Frank A. Kerrigan, a 21-year member of the U.S. Capitol Police force, has been appointed its chief, congressional officials announced yesterday.

Kerrigan, 46, was chosen for the $77,000-a-year post after he came to the attention of Capitol Hill officials during the Iran-contra hearings when he directed complicated security measures for the highly publicized, nationally televised hearings that concluded last week.

"He was very much respected . . . and very capable in that highly pressured atmosphere with all the implied threats involved in the Iran-contra hearings. The protesters were removed immediately and Kerrigan supervised all that," said Patricia McNally, executive assistant to Henry K. Giugni, chairman of the U.S. Capitol Police Board, a three-member panel that selected Kerrigan.

Kerrigan, an inspector in the department's Senate division, succeeds James J. Cavino, who was appointed chief in August 1984 and resigned for personal reasons effective last Thursday. Cavino is being investigated by the General Accounting Office for possible misappropriation of funds after he approved spending $2,000 to produce a videotape of Washington as a farewell gift for a secretary.

"I never expected this job; it was a surprise. It's going to be a challenge but I'm looking forward to the challenge," Kerrigan, who joined the force as a patrol officer in 1966, said in an interview yesterday.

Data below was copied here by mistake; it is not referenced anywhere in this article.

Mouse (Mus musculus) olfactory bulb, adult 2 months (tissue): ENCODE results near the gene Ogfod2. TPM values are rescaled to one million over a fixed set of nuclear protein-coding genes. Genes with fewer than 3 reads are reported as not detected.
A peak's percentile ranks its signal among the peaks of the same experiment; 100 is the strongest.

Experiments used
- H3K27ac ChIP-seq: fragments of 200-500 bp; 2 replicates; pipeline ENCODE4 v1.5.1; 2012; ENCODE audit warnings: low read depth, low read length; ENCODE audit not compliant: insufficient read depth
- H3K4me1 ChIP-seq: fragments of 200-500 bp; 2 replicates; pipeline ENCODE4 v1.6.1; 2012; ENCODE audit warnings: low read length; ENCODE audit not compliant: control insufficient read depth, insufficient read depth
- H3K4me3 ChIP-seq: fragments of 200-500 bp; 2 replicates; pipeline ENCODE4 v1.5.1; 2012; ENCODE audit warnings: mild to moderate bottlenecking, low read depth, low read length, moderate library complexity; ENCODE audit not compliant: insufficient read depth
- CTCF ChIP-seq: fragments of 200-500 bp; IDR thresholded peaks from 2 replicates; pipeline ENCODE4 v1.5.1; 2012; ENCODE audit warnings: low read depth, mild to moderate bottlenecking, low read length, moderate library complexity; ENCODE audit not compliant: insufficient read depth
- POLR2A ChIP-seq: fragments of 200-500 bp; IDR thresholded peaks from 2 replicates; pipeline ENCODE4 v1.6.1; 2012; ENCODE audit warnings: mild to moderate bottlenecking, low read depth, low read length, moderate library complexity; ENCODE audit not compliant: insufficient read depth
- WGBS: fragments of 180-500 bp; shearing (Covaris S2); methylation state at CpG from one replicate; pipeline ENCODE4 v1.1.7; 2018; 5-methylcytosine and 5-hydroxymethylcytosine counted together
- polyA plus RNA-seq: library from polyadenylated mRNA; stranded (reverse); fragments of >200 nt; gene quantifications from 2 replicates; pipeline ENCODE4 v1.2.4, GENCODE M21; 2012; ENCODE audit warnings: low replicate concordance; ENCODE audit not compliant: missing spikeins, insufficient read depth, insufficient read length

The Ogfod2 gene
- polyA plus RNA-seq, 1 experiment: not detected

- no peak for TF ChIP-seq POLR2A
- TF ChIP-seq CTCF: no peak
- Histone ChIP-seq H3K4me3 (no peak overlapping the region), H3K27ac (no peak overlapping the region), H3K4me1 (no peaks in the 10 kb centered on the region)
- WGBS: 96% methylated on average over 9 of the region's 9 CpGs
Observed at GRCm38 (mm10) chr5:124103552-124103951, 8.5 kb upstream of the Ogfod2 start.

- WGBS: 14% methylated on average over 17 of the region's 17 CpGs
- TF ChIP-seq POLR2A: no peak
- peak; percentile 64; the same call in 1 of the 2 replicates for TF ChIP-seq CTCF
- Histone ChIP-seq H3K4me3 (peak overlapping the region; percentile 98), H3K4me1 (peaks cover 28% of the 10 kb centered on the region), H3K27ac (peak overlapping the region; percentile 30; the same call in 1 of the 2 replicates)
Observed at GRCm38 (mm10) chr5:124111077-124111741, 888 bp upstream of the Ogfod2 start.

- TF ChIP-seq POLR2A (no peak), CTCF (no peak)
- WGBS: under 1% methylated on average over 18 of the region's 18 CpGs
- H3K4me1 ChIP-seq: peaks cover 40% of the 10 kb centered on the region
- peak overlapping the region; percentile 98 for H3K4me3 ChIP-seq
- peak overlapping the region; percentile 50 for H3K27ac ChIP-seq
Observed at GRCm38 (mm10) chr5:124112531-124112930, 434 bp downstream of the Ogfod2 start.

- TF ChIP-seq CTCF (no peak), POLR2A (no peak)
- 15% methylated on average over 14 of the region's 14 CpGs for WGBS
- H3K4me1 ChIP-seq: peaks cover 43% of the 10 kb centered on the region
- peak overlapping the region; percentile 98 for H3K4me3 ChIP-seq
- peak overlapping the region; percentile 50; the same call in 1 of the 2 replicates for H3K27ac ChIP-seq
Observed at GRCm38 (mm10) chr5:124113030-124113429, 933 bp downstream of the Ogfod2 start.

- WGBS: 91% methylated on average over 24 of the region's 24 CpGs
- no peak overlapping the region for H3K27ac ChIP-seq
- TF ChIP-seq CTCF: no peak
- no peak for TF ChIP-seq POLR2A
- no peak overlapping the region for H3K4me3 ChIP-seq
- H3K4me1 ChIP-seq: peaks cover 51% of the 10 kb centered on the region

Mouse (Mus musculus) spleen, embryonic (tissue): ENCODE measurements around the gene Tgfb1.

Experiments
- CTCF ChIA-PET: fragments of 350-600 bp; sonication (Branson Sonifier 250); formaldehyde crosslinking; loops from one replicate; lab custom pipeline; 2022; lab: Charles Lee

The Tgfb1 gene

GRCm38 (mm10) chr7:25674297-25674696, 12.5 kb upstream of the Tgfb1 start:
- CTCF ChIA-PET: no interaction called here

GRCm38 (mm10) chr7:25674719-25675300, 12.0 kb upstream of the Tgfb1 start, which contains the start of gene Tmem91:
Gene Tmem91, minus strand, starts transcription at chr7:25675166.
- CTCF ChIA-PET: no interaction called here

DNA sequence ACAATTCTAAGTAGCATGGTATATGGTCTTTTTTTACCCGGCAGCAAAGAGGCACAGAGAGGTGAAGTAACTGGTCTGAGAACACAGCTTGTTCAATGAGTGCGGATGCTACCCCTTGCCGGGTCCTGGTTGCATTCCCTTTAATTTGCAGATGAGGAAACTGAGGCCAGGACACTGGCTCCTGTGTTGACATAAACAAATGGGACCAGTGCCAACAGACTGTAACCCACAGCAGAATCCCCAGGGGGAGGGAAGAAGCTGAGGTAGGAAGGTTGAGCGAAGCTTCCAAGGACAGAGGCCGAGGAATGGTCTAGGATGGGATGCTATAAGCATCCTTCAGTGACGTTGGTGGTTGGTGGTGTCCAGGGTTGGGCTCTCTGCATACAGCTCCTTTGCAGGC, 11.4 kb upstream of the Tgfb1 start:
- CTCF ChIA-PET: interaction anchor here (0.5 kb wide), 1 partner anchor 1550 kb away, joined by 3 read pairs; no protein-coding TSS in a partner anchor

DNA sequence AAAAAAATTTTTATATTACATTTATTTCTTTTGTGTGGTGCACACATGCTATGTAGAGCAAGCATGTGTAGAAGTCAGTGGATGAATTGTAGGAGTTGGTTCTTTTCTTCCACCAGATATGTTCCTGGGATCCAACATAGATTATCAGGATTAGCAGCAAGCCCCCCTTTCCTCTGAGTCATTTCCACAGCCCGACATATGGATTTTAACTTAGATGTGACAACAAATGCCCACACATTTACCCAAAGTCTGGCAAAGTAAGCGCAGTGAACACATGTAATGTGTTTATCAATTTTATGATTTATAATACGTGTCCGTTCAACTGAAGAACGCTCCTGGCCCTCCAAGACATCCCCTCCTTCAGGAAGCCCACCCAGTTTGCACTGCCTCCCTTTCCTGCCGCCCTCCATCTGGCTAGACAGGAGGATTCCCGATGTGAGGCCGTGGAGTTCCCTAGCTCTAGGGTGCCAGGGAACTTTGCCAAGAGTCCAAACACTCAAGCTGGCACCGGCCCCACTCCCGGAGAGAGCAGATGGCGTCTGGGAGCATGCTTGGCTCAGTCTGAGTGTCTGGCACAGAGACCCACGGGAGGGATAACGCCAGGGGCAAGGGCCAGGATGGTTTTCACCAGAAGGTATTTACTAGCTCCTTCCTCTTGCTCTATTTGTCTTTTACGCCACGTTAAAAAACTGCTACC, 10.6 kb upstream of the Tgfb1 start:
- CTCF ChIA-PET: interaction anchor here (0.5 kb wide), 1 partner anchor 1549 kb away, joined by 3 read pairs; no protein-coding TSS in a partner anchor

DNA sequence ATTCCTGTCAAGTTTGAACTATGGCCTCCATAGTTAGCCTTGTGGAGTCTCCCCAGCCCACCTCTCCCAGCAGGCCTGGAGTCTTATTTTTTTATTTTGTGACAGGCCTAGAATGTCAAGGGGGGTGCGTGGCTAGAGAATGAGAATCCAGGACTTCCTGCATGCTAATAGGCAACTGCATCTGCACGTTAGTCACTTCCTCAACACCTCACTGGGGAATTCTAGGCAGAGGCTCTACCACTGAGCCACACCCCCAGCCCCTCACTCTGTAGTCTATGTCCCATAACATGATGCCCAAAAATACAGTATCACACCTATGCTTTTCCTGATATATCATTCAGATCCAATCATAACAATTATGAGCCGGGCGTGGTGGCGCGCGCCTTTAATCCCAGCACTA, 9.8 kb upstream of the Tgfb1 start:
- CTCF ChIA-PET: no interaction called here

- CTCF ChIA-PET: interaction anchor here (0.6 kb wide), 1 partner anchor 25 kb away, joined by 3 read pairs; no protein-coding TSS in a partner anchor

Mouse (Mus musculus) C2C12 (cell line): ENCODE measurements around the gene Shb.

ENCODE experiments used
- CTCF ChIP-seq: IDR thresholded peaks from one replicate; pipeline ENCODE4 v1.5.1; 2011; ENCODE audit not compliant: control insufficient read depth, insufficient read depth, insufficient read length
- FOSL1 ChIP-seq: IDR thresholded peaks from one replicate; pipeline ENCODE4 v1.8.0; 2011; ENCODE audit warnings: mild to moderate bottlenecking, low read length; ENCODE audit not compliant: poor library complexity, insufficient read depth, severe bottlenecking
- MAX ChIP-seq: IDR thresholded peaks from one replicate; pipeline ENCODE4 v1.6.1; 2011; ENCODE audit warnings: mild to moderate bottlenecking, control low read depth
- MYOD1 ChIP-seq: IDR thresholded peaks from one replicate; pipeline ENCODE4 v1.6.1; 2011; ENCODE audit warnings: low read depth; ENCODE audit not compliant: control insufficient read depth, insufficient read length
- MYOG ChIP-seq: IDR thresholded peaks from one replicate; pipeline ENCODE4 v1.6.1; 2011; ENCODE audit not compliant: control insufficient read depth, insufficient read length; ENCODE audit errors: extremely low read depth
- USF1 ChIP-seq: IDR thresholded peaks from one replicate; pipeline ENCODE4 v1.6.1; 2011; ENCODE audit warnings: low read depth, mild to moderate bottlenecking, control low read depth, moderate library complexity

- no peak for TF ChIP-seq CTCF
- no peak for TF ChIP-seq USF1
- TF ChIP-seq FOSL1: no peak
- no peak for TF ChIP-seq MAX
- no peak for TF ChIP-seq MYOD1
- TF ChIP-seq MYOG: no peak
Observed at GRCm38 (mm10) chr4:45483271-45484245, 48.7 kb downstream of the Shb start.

He played down his performance during the hearings, saying that security measures presented a logistical hassle fueled by press and public interest. Many witnesses, such as Marine Lt. Col. Oliver L. North, had their own security guards but "there were no major problems."

"The day that stands out, really, was the last day, when it was really over with. People kept calling me and telling me I was on TV and it was really something to see, but it really wasn't that exciting," Kerrigan said, adding that he escorted North and other witnesses in and out of hearings and made sure that they were not mobbed during breaks in testimony.

More interesting, Kerrigan said, were massive demonstrations at the Capitol during the Vietnam War and a three-month protest by farmers in the winter of 1979.

"That's one of the most interesting times I've ever had here -- the fact that the farmers and their tractors were actually camped out on the Mall. Most demonstrators are here and gone but that lasted for months," Kerrigan said. "The first couple of days were kind of tense with all the tractors and we were on foot but it changed. They got to know us by name and we got to know them by name."

A native of Parkersburg, W.Va., and the son of a police officer there, Kerrigan said that security for the 535 members of the House and Senate and their staffs is his top priority as chief of the 1,270-member force.

For example, in 1985 there were 178 threats against members or the Capitol itself, including 23 bomb threats. Since 1983, nearly 200 people have been arrested on weapons charges, officials said.

"Security is the most important aspect. Nowadays it's even more important with the advent of terrorism. That's become the main concern of everyone involved in law enforcement," he said. "I need to look Hill-wide and see what's in place and what needs to be in place."